Lipids are substances in the blood that are related to cholesterol. They are a kind of fat found in certain foods and made by the liver. Life Line Screening offers the complete lipid panel screening, which measures 3 different kinds of lipids:
- LDL cholesterol
Low-density lipoprotein, or LDL, carries about 65% of the cholesterol in blood. Known as the “bad” cholesterol, LDL can build up in the walls of the arteries that feed the heart and brain. Along with other substances, it can form plaque—a thick, hard deposit that can clog those arteries. When this happens, the condition is known as atherosclerosis.
- HDL cholesterol
High-density lipoprotein, or HDL, carries about 30% of the cholesterol in blood. HDL is known as "good” cholesterol because it carries LDL away from the arteries and back to the liver, where it's passed from the body. A high HDL level helps prevent heart disease, while a low HDL level increases the risk of heart attack and stroke.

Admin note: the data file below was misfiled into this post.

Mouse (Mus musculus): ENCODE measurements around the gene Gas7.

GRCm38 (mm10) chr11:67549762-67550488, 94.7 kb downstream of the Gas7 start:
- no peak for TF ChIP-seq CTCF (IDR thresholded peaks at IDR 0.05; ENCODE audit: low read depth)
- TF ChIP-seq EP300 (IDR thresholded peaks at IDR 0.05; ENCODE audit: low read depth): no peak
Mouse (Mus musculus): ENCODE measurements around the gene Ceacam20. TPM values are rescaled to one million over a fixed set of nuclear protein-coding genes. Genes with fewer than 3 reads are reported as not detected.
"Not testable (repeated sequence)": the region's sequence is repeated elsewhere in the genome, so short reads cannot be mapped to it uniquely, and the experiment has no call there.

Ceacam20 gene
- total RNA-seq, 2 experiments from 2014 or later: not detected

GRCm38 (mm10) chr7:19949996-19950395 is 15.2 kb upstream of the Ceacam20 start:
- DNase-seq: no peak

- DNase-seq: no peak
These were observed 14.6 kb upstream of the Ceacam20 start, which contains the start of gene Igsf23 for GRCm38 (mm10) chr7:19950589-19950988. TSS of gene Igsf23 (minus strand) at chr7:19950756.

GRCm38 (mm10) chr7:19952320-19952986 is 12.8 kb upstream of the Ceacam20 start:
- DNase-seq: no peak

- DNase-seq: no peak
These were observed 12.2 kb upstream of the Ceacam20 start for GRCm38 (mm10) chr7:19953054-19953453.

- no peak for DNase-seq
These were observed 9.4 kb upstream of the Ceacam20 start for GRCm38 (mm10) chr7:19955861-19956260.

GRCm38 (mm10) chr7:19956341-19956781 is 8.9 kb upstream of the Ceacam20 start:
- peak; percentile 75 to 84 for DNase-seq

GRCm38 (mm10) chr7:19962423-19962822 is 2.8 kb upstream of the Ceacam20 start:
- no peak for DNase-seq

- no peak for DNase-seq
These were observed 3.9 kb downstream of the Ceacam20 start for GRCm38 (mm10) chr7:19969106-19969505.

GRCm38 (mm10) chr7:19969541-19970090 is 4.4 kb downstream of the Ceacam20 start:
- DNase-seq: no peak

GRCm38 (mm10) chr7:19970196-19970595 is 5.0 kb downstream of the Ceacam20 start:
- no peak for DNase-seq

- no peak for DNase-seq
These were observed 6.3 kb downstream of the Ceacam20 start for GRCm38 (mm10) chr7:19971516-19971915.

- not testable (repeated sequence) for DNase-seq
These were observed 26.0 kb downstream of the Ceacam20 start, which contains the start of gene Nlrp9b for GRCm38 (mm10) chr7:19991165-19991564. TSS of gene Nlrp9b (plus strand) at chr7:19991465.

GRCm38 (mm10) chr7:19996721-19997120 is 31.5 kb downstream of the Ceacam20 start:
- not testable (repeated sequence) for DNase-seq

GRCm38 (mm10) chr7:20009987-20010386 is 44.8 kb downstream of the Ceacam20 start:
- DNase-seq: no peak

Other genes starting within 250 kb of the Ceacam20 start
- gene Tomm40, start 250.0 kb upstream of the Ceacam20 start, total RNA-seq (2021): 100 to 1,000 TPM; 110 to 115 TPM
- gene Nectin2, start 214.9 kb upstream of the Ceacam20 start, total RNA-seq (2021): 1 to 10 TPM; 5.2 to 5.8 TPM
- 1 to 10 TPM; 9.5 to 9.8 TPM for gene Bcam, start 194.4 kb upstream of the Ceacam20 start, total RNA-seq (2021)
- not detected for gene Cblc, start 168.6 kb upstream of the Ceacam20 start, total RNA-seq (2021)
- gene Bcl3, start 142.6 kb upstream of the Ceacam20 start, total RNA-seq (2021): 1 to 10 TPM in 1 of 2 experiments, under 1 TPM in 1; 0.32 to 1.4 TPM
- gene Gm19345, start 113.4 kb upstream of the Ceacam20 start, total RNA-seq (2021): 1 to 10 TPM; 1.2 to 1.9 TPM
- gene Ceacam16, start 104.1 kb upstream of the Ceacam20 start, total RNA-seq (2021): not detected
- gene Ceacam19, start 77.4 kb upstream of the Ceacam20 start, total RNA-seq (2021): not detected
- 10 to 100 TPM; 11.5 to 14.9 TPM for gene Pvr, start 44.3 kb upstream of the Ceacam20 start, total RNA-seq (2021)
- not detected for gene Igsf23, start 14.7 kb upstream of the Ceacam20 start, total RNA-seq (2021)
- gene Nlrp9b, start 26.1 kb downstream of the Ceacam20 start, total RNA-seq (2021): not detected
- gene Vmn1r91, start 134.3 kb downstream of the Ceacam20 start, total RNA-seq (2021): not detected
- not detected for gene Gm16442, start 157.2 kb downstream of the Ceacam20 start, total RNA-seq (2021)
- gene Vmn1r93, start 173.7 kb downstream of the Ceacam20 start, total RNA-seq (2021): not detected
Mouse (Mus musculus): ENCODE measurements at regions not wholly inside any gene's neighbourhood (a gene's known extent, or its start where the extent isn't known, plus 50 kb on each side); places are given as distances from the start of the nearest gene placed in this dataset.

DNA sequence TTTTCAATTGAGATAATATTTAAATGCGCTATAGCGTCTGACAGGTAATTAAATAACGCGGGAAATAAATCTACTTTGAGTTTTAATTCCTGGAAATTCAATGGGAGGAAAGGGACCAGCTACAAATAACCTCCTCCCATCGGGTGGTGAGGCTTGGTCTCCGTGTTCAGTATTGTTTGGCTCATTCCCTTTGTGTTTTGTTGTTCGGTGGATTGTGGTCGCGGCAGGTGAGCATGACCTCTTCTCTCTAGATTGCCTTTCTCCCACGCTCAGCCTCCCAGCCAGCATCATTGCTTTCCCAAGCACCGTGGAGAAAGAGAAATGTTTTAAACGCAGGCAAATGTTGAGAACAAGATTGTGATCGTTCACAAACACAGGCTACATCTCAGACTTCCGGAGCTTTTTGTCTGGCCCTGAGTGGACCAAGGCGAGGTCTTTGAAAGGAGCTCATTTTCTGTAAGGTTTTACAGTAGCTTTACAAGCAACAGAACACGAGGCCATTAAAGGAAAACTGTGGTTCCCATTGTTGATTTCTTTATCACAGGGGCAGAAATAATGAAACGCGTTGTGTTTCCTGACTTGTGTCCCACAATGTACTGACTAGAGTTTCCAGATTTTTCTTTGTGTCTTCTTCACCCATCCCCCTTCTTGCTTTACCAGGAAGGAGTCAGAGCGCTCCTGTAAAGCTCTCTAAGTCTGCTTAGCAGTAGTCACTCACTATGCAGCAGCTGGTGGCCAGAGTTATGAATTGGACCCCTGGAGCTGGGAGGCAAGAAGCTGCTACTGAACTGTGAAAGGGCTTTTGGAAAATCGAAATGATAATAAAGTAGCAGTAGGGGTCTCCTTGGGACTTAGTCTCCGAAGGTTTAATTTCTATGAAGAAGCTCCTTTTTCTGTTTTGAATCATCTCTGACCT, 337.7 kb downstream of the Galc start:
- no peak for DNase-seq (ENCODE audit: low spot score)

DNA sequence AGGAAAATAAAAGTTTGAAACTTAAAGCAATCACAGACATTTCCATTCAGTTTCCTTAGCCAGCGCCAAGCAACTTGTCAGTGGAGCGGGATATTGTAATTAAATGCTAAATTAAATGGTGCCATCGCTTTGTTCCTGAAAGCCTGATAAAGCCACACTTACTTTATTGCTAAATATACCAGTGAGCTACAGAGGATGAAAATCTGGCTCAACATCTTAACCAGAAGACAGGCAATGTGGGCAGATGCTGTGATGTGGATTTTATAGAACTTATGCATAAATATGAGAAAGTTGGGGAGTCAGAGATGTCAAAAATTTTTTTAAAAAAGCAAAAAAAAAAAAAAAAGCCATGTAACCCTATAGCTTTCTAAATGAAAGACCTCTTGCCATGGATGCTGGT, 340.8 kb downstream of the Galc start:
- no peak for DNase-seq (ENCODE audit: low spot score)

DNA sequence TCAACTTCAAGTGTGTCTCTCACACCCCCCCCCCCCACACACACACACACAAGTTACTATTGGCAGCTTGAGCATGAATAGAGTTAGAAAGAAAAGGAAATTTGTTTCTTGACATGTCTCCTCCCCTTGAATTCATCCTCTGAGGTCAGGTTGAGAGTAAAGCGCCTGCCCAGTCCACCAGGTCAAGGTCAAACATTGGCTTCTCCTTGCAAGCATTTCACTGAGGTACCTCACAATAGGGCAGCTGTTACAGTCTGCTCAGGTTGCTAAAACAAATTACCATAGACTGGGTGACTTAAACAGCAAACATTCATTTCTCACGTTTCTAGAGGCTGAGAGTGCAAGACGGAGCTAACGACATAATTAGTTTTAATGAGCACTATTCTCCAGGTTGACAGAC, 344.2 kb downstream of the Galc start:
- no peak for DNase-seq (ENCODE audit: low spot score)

Triglycerides are the most common type of fat. Like cholesterol, they circulate in blood but are stored in the body for extra energy. Triglyceride levels increase significantly after eating. A high triglyceride level combined with a low HDL or high LDL can speed up the process of plaque formation in the arteries.
The complete lipid panel screening also measures total cholesterol—the combined amount of LDL, HDL, and triglycerides.
Our cholesterol screenings relate to the NICE (National Institute for Clinical Excellence) recommendations.
|Less than 5.0 mmol/l
||Less than 3.0 mmol/l
More than 1.0 mmol/l (men)
More than 1.2 mmol/l (women)
Less than 1.7 mmol/l
It is recommended that a complete lipid panel screening (measuring total cholesterol, HDL, LDL, and triglycerides):
- Every 5 years in all adults starting at age 20
- Every 1 to 2 years in patients with cardiovascular disease or abnormal cholesterol levels
- Every 6 weeks in patients on medication to lower cholesterol until lipid goals are met and every 4 to 6 months thereafter